These articles were published in the Spectacular Slovakia travel guide, published annually by The Slovak Spectator since 1996. The latest editions can be obtained from our online shop.

Decline and Renewal

Tokay's prestige continued into the 20th century; even today, it ranks with Port, Madeira, and some Alsatian whites as among the world's most prized after-dinner wines. Yet the 20th century nearly devastated the Tokay region, especially the Slovak part. When the Austro-Hungarian empire dissolved at the end of World War I, the Tokay area was split in two - with 90 percent remaining in Hungary, and the rest going to the new Czechoslovakia. World War II severely disrupted the entire European wine trade, and the post-war rise of Communism in both Tokay countries meant nationalisation of the vineyards, and a shift of focus from quality to quantity.

In Communist Czechoslovakia, the indifference to the Tokay mystique was so great that the government traded away its right to the Tokay trademark in exchange for the right to export beer to Hungary. That deal has since been annulled, but Slovak winemakers still lack the right to sell their wine to European Union countries under the Tokay name. Hungary signed a 13-year trademark deal on the Tokay name in 1993; Slovakia, then in the throes of the Velvet Divorce, didn't participate in those talks.

Thus when Communism fell, the Hungarian Tokay region underwent a renaissance - foreign investment poured in, and the wine became fashionable again. But the Slovak part languished. Without the right to export into the lucrative EU market, foreign winemakers saw little reason to invest in Slovakia's tiny bit of the Tokay region.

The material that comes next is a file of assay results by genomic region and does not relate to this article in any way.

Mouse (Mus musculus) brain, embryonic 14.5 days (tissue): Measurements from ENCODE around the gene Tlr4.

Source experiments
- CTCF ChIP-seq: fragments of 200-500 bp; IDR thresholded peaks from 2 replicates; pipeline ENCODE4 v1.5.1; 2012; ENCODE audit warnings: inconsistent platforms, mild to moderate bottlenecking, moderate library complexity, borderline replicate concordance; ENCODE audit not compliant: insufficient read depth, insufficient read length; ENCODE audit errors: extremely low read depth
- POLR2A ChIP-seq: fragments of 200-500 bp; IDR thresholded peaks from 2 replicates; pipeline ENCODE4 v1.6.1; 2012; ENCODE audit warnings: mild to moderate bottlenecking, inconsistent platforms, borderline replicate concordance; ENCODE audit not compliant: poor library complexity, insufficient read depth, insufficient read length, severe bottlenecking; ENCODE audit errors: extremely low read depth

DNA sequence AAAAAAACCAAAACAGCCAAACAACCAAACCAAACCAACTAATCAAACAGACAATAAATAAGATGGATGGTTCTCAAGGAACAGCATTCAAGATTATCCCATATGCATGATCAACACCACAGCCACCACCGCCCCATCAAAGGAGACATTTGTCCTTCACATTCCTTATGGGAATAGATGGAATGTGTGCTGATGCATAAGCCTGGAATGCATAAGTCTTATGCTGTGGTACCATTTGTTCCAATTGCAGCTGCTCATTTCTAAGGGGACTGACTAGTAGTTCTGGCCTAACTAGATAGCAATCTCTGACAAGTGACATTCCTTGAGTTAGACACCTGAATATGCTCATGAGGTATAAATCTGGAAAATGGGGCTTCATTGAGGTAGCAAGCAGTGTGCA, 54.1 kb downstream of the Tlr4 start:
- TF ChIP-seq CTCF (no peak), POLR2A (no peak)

But things are changing. There are now seven Slovak wineries producing Tokay - profiles of the two most important ones follow. And the trademark problem will likely be cleared up by 2006, according to a spokesman for the European Commission. That's when Hungary's exclusive trademark with the EU runs out; the spokesman expects the next trademark deal to include at least a certain amount of the Slovak Tokay region.

Thus this is an interesting time for lovers of Slovak Tokay. There are virtually no tourists there, and the prices for the wine are much lower than for Hungarian Tokay of comparable quality. These facts could both change though if the country gets the Tokay trademark in 2006. We may one day remember this period as a golden age for quiet, cheap enjoyment of a marvelous wine in a dramatic setting.

These articles and related information were published in Spectacular Slovakia 2003.

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